Non-tetracycline based compounds may be utilized as blocking agents, provided that their structure is such as to interact with the carriers which cause antibiotic efflux so as to prevent or decrease that efflux. The efficiency of blocking agents in reducing efflux of tetracycline type antibiotics can be determined by testing against a tetracycline resistant bacteria. The bacteria used may be naturally occurring tetracycline resistant bacteria, or may be made by incorporating plasmids which code for tetracycline resistance into other bacteria hosts.

Preferably the blocking agent and a tetracycline type antibiotic are combined in a pharmaceutical composition with a pharmaceutically acceptable carrier. The active ingredients may be administered by any route appropriate to the condition to be treated, suitable routes including oral, nasal (e.g., by spray) and parenteral (including subcutaneous, intramuscular and intravenous). It will be appreciated that the preferred route will vary with the condition to be treated.

While it is possible for the blocking agent to be administered as the raw chemical, it is preferable to present it as a pharmaceutical formulation preparation.

The formulations, for veterinary, agricultural and human use, of the present invention comprise the active ingredient, e.g. blocking agent plus tetracycline family drug, as above defined, together with one or more acceptable carriers therefore and optionally other therapeutic ingredients. The carrier(s) must be "acceptable" in the sense of being compatible with the other ingredients of the formulation and not deleterious to the recipient thereof. Desirably the formulation should not include oxidizing agents and other substances with which these antibiotics and their derivatives and blocking agents are known to be incompatible. The formulations include those suitable for oral or parenteral (including subcutaneous, intramuscular and intravenous) administration, although the most suitable route in any given case will depend upon for example, the active ingredient and the condition to be treated. The formulations may conveniently be presented in unit dosage form and may be prepared by any of the methods well known in the art of pharmacy. All methods include the step of bringing into association the active ingredient with the carrier which constitutes one or more accessory ingredients. In general the formulations are prepared by uniformly and intimately bringing into association the active ingredients with liquid carriers or finely divided solid carriers or both, and then, if necessary, shaping the product into the desired formulation.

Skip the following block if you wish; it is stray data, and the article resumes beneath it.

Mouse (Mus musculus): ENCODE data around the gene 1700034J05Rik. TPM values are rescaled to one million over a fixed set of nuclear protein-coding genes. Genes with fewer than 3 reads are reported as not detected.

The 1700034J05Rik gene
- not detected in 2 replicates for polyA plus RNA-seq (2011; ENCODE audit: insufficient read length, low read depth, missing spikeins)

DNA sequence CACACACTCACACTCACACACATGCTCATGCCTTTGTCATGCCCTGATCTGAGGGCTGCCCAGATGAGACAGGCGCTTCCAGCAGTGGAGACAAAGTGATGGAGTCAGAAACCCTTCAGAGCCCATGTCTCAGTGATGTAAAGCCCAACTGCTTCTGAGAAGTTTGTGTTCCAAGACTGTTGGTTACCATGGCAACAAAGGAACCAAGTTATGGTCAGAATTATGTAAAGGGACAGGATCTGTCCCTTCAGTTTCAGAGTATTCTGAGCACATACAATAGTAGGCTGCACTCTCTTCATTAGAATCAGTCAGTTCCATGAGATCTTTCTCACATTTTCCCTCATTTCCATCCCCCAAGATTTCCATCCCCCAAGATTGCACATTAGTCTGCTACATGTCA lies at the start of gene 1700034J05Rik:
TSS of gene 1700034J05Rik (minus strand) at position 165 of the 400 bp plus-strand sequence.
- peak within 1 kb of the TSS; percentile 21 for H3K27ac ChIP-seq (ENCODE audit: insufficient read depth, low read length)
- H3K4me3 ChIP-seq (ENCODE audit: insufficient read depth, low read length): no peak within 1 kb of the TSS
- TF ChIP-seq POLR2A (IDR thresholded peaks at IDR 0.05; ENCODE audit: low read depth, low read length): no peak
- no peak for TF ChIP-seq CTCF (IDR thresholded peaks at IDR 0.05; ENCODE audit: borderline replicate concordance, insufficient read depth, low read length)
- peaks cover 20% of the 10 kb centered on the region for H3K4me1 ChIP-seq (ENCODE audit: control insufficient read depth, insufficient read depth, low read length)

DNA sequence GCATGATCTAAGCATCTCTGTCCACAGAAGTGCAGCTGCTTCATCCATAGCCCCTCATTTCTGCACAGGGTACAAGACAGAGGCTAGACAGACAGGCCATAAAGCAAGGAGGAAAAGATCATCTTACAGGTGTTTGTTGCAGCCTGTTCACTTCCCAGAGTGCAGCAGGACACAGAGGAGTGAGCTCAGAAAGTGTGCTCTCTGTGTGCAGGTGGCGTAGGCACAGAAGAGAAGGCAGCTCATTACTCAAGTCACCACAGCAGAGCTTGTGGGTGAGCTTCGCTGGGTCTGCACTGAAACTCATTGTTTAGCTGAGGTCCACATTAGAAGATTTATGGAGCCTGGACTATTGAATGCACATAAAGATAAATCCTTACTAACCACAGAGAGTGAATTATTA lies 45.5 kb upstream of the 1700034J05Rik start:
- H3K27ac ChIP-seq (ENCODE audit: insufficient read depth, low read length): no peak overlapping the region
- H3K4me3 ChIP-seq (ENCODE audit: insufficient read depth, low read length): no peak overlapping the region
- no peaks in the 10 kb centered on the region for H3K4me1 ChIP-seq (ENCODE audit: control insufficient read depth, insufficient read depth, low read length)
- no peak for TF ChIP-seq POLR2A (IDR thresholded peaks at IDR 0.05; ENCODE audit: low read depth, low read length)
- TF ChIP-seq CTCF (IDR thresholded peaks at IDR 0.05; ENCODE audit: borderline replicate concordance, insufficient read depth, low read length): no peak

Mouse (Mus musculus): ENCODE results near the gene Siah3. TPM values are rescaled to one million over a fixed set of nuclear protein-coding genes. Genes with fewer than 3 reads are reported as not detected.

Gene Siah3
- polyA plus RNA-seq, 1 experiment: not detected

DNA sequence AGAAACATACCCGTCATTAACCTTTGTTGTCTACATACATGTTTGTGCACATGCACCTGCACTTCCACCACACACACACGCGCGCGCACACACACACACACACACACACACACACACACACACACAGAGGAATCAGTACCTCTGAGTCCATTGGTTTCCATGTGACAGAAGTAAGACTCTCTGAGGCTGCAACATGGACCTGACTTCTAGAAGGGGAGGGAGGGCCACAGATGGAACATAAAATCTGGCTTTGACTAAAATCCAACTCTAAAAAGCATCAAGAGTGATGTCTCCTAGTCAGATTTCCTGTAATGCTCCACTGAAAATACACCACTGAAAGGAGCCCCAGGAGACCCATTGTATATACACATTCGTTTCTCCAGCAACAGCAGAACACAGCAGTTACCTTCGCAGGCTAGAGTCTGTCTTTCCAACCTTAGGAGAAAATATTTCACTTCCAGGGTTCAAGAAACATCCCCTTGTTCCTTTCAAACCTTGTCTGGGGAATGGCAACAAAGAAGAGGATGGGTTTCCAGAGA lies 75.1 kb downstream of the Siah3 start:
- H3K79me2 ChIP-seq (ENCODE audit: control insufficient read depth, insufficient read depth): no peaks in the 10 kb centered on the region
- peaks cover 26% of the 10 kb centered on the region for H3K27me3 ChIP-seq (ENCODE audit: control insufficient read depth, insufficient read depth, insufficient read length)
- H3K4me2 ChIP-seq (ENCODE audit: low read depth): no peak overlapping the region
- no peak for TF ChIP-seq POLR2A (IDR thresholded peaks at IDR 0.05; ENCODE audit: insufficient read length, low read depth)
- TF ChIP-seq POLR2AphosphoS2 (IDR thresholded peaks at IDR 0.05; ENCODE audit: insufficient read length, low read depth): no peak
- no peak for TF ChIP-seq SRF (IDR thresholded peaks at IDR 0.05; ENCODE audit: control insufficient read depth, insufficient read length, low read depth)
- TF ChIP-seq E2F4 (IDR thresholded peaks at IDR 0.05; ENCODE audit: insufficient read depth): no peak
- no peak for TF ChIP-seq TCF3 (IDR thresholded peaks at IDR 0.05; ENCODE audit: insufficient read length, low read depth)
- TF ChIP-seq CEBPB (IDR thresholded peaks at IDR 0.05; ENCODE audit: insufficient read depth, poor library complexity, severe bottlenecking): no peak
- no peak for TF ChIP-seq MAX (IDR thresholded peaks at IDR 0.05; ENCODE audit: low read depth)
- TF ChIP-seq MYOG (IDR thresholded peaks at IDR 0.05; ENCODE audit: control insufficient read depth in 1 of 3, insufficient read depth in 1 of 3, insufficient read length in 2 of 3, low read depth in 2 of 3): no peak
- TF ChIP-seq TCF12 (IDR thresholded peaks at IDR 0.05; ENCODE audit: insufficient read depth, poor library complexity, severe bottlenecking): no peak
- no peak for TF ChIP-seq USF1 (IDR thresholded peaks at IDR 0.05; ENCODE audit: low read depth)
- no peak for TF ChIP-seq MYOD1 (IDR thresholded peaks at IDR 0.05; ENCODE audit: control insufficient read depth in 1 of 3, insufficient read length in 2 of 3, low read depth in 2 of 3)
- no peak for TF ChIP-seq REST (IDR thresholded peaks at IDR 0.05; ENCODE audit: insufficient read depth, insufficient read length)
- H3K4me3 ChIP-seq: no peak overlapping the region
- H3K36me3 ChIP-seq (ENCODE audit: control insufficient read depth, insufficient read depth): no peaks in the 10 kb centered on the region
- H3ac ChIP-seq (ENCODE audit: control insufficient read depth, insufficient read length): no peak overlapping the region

Formulations of the present invention suitable for oral administration may be presented as discrete units such as capsules, cachets or tablets each containing a predetermined amount of the active ingredient; as a powder or granules; or as a solution or a suspension in an aqueous liquid or a non-aqueous liquid; or as an oil-in-water liquid emulsion or a water-in-oil liquid emulsion. The active ingredient may also be presented as a bolus, nasal spray, suppository, electuary or paste.

A tablet may be made by compression or moulding, optionally with one or more accessory ingredients. Compressed tablets may be prepared by compressing in a suitable machine, the active ingredient in a free-flowing form such as a powder or granules, optionally mixed with a binder, lubricant, inert diluent, lubricating, surface active or dispersing agent. Moulded tablets may be made by moulding in a suitable machine, a mixture of the powdered compound moistened with an inert liquid diluent.

Formulations suitable for parenteral administration conveniently comprise sterile aqueous solutions of the active ingredient which solutions are preferably isotonic with the blood of the recipient. Such formulations may be conveniently prepared by dissolving the active ingredient in water to produce an aqueous solution, and rendering said solution sterile. These formulations may be presented in unit or multi-dose containers, for example sealed ampoules or vials.

It should be understood that in addition to the aforementioned ingredients the formulations of this invention may include one or more additional ingredients such as diluents, buffers, flavouring agents, binders, surface active agents, thickeners, lubricants, preservatives (including anti-oxidants) and the like.

Where the formulation, for human or for veterinary use, is presented in unit dosage form, for example those unit dosage forms specifically mentioned above, each unit thereof conveniently contains the active ingredient (as above defined) in an amount in the range of about 1 mg to about 1000 mg.